If the answer to either of these questions is no, that’s a problem. Spellcheck isn’t God, and what you think you are saying clearly you simply may not be. By the third time you read or rewrote your resume, you’re probably sick of it and reading what you want it to say. Have a friend (or two, or three) read it over. If they find typos or grammatical errors that you missed, that could very well be a reason you’re not getting interview calls. Even though it’s a phrase I advise you not to use directly on your resume, it’s still important that you are detail-oriented, and errors on your resume are a quick way to let a hiring manager know you didn’t take all the time you could have on this important document.

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Is My Resume The Same Format and Layout As It Was Ten Years Ago?

Yes, we had Microsoft Word ten years ago and we still do today. Even if you’re using the same program to write your resume, it should not look the same. Think about the way that what you read throughout the day looks so different now than it did ten or fifteen years ago. Were ‘infographics’ included in every news article? Did you scroll past an all-text Facebook post to get to the one with a graphic and bolder text?

Apply these principles to your resume. Include some visuals such as charts or graphs to show how you increased revenue or achieved other goals for your employer. Bold certain phrases. Put testimonials from clients or employers in a colored background. In other words – use a modern resume format.

A modern resume layout will help you stand out as it will guide a prospective employer’s attention to the most important information on your resume while holding their attention as they are able to read the way they have been trained to do by the modern world and its social media, smartphone, and internet-focused manner of information sharing.

For format and layout ideas, you can visit the resume samples page of the Great Resumes Fast website.

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Is My Resume ATS-Optimized?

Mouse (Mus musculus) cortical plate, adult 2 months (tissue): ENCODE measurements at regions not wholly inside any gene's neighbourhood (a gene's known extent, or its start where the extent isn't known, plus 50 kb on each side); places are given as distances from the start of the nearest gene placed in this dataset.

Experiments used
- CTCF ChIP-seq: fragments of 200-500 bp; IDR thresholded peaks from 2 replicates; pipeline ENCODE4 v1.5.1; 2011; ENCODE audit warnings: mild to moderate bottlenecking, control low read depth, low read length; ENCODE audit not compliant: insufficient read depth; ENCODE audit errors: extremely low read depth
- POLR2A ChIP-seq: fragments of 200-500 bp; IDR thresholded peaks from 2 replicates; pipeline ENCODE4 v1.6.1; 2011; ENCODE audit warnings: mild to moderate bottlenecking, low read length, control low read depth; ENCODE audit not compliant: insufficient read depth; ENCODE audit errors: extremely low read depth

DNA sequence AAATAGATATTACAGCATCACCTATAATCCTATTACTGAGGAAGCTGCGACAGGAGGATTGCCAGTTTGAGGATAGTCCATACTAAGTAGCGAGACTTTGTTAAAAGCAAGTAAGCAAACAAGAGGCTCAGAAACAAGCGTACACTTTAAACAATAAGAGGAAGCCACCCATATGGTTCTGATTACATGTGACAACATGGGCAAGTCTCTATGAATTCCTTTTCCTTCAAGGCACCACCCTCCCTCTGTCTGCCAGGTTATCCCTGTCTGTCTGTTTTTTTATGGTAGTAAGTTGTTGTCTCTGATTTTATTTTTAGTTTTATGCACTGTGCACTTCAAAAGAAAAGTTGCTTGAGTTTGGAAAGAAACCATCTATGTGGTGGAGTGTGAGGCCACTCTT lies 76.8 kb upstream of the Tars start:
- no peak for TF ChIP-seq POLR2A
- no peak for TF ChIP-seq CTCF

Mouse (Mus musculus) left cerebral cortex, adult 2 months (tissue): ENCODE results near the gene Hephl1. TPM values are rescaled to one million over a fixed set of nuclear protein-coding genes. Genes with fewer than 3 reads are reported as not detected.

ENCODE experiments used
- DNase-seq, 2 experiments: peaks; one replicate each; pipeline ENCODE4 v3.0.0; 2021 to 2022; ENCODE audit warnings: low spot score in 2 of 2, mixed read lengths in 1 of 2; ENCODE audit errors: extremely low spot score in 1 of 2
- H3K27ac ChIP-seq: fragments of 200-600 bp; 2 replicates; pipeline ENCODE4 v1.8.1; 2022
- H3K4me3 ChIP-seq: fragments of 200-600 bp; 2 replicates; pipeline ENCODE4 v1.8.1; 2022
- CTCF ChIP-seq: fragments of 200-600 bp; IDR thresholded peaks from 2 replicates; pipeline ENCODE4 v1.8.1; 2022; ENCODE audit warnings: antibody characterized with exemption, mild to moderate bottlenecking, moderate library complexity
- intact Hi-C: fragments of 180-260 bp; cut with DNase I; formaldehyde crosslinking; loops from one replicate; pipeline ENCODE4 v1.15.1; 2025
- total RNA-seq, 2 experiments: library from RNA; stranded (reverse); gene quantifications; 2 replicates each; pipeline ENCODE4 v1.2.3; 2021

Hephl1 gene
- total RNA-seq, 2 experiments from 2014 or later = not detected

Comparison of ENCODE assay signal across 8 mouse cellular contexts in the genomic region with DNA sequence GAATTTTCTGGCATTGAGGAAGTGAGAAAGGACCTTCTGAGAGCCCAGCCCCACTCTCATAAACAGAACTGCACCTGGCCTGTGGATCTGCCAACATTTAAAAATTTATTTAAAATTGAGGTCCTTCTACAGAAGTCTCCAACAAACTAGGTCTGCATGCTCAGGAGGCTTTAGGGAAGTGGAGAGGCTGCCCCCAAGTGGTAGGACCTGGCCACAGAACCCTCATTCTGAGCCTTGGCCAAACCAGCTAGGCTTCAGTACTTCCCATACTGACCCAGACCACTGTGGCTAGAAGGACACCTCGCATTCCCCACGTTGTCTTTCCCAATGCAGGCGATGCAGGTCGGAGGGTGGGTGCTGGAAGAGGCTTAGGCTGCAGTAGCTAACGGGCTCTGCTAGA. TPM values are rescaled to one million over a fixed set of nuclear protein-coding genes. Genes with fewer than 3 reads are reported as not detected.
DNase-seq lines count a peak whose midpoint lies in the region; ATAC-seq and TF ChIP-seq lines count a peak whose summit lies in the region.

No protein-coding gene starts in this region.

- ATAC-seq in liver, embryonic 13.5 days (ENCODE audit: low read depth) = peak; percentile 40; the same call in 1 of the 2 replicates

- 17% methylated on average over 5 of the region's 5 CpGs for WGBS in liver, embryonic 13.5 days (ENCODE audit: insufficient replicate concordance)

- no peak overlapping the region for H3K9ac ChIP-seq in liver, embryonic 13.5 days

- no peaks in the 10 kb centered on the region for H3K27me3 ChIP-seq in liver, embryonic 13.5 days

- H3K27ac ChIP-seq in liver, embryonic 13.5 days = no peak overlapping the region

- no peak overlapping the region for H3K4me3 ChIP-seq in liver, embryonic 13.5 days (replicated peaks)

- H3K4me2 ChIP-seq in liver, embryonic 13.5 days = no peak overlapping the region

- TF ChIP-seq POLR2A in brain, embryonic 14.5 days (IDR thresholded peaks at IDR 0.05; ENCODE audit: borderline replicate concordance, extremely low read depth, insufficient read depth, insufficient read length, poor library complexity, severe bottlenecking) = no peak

If it’s been awhile since you’ve applied for work, this question might make you say, “huh?” and you’re not alone.

ATS stands for Applicant Tracking System, a common method used by employers to weed out resumes based on keywords using a computer program. Before your resume even gets near a human’s eyes at many companies, it has to get through a computer first.

Wondering how to make sure your resume is ATS-optimized? This article has advice on navigating this aspect of a job search in the 21st Century:

Are You Showing Or Telling?

Does your resume tell the story of your experience and your accomplishments along the way, or is it just one long list that tells an employer you have these qualities or that experience?

A prospective employer wants to see results, they don’t just want to hear you call yourself results-driven, or successful, or an expert. Use numbers. Share achievements. SHOW what you have done, don’t just claim to have done it.

Do you have a sentence in your work experience section that reads something like this: “Skilled at growing revenue within certain product line”?

Good for you – but I could claim that too and no potential employer would know the difference. Instead, write something like this: “Adopted new sales tactics and trained sales team in use of tactics, resulting in increased revenue growth within certain product line by 125% over 5 years.”

Here we find out you’re not only skilled at sales as you claimed, but that you are also an effective leader (another phrase you shouldn’t just use without achievement context). You’ve separated your resume out from the dozens of others that lack specific achievements and just have buzzwords. Replace cliches, soft skills, and meaningless jargon with action verbs that show the story of your career path.